After going through just a few JusticeText analyses of videos, Nicholson Goetz froze when she read the following transcribed directions the investigator gave to the alleged victim, who was a prosecution witness: “Okay, I’m trying to speak vaguely here. Um. Just because, you know, I don’t want this on record.” The witness would later ask the investigator whether they were speaking in confidence, and he responded that he wasn’t going to put their conversation into police reports. In light of this exchange and what Nicholson Goetz describes in the motion as the department’s alleged propensity to “mishandle, destroy, intentionally omit, recklessly fail to preserve evidence,” including camera footage from the night in question that could have had exculpatory value, she filed the motion to dismiss. The judge would eventually dismiss the case, noting in a decision on March 8 that “[the defendant’s] defense has suffered irreparable prejudice due to [the investigator’s] actions.”

“Without JusticeText, the trial would have started, instead of being delayed and dismissed,” Nicholson Goetz says. “This has changed the way that I do my discovery, because now I’m really very curious as to what’s out there.”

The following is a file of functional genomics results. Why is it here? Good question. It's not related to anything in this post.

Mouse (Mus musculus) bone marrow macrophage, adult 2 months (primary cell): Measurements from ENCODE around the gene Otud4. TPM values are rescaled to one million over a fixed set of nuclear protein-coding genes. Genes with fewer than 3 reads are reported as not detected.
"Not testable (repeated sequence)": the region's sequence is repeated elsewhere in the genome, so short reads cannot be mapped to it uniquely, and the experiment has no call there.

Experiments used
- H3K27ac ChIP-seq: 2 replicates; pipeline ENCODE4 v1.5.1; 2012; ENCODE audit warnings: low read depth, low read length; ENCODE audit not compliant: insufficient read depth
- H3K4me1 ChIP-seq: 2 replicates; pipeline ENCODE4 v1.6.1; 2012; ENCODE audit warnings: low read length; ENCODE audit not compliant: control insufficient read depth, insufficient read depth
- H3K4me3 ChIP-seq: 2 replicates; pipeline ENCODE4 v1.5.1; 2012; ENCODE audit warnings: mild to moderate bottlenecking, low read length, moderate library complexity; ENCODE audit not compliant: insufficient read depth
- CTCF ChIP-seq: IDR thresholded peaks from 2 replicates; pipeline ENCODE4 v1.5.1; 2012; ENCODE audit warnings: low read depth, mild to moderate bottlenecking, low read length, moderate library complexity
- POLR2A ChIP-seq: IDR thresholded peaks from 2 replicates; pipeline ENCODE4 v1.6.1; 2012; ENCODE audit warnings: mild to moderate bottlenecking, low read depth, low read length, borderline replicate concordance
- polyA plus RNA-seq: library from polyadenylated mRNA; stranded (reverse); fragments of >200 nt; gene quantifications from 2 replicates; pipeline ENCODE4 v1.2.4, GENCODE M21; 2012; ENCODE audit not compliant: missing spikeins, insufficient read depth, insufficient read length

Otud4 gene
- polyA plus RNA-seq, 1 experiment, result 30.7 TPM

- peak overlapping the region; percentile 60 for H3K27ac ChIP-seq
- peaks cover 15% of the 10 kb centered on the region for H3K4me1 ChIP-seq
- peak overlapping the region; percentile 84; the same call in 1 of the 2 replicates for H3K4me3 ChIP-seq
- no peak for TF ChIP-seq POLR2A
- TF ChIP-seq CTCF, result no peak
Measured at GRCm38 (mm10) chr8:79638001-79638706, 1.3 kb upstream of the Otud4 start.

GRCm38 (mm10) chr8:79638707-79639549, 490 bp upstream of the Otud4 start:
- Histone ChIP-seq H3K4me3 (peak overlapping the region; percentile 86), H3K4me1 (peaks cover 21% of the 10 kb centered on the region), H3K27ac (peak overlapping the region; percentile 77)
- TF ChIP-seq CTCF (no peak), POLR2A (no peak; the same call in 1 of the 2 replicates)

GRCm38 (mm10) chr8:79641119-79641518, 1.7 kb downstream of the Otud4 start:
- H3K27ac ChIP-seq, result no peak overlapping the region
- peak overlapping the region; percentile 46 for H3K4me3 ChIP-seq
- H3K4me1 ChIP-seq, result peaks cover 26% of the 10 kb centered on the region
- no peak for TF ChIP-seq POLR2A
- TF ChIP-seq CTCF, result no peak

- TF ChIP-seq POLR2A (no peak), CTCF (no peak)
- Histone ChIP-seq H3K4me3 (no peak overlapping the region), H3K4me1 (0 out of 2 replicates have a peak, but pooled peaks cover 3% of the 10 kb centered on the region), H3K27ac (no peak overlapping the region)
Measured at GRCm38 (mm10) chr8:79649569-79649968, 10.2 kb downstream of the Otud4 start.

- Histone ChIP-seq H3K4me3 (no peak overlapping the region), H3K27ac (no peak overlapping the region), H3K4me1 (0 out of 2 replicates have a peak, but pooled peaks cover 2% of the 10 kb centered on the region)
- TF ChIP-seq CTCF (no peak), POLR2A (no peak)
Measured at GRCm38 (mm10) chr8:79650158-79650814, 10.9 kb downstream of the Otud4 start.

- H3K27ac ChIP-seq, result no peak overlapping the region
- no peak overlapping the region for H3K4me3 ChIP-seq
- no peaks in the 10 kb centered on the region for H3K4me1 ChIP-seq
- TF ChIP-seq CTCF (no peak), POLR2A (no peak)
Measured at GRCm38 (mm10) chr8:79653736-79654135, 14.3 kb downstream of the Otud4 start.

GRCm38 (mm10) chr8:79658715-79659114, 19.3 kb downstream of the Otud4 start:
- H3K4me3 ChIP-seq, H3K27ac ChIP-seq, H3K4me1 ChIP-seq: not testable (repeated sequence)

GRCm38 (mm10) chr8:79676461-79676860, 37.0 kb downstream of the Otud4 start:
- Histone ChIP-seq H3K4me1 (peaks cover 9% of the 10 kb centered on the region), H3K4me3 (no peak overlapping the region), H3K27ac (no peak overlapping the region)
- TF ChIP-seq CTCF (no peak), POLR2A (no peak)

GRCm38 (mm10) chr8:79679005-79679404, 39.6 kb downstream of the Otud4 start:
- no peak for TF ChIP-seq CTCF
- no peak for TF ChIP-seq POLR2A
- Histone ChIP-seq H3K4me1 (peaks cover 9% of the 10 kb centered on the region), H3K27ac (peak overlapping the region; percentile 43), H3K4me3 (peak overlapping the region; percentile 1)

Bodycams have generated millions of hours of video footage, most of which goes unwatched.

No one is entirely sure what is out there. When police departments began buying and deploying bodycams in earnest in the wake of the police killing of Michael Brown in Ferguson, Missouri, in 2014, activists hoped it would bring about real change. The cameras were originally hailed as “supervisory force multipliers,” says Seth Stoughton, a law professor at the University of South Carolina who studies the technology. 

Years later, despite what’s become a multibillion-dollar market for these devices, the tech is far from a panacea.

Part of the problem is scale: bodycams have generated millions of hours of video footage, most of which goes unwatched. Police departments also systematically delay releasing footage, and they often refuse to discipline officers who fail to wear the cameras properly. And when they do finally provide video to the public, it’s often selectively edited, lacking context and failing to tell the complete story. A recent New York Times analysis concluded that bodycams “may do more to serve police interests than those of the public they are sworn to protect.”